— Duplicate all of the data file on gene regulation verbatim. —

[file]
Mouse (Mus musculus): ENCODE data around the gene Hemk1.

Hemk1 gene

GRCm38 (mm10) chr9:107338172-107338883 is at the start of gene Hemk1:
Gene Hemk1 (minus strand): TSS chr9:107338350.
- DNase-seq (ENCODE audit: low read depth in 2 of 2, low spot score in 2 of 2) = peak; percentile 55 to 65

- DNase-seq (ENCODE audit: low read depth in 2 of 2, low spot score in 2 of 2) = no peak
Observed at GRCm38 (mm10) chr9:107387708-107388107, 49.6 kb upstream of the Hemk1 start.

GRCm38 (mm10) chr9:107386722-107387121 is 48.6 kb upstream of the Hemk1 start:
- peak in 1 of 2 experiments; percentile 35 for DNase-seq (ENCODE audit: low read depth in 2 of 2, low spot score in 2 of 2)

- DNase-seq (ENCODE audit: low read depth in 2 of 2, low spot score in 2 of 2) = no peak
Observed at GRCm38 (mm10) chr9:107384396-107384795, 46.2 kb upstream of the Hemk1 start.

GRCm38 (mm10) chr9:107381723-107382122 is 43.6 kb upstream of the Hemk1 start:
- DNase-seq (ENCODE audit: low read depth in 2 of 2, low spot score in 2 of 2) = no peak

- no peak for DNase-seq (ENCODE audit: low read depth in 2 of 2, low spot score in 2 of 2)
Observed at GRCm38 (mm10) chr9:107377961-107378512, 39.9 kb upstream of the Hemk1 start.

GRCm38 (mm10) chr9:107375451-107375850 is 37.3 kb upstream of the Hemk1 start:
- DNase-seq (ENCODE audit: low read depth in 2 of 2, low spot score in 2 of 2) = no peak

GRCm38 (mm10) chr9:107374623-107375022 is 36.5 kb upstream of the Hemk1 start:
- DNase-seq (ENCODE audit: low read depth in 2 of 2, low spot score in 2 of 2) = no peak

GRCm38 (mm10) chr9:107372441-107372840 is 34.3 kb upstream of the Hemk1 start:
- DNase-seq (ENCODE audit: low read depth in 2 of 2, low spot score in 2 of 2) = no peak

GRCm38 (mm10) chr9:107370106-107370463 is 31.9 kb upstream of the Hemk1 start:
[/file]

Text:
Mouse (Mus musculus): ENCODE data around the gene Hemk1.

Hemk1 gene

GRCm38 (mm10) chr9:107338172-107338883 is at the start of gene Hemk1:
Gene Hemk1 (minus strand): TSS chr9:107338350.
- DNase-seq (ENCODE audit: low read depth in 2 of 2, low spot score in 2 of 2) = peak; percentile 55 to 65

- DNase-seq (ENCODE audit: low read depth in 2 of 2, low spot score in 2 of 2) = no peak
Observed at GRCm38 (mm10) chr9:107387708-107388107, 49.6 kb upstream of the Hemk1 start.

GRCm38 (mm10) chr9:107386722-107387121 is 48.6 kb upstream of the Hemk1 start:
- peak in 1 of 2 experiments; percentile 35 for DNase-seq (ENCODE audit: low read depth in 2 of 2, low spot score in 2 of 2)

- DNase-seq (ENCODE audit: low read depth in 2 of 2, low spot score in 2 of 2) = no peak
Observed at GRCm38 (mm10) chr9:107384396-107384795, 46.2 kb upstream of the Hemk1 start.

GRCm38 (mm10) chr9:107381723-107382122 is 43.6 kb upstream of the Hemk1 start:
- DNase-seq (ENCODE audit: low read depth in 2 of 2, low spot score in 2 of 2) = no peak

- no peak for DNase-seq (ENCODE audit: low read depth in 2 of 2, low spot score in 2 of 2)
Observed at GRCm38 (mm10) chr9:107377961-107378512, 39.9 kb upstream of the Hemk1 start.

GRCm38 (mm10) chr9:107375451-107375850 is 37.3 kb upstream of the Hemk1 start:
- DNase-seq (ENCODE audit: low read depth in 2 of 2, low spot score in 2 of 2) = no peak

GRCm38 (mm10) chr9:107374623-107375022 is 36.5 kb upstream of the Hemk1 start:
- DNase-seq (ENCODE audit: low read depth in 2 of 2, low spot score in 2 of 2) = no peak

GRCm38 (mm10) chr9:107372441-107372840 is 34.3 kb upstream of the Hemk1 start:
- DNase-seq (ENCODE audit: low read depth in 2 of 2, low spot score in 2 of 2) = no peak

GRCm38 (mm10) chr9:107370106-107370463 is 31.9 kb upstream of the Hemk1 start: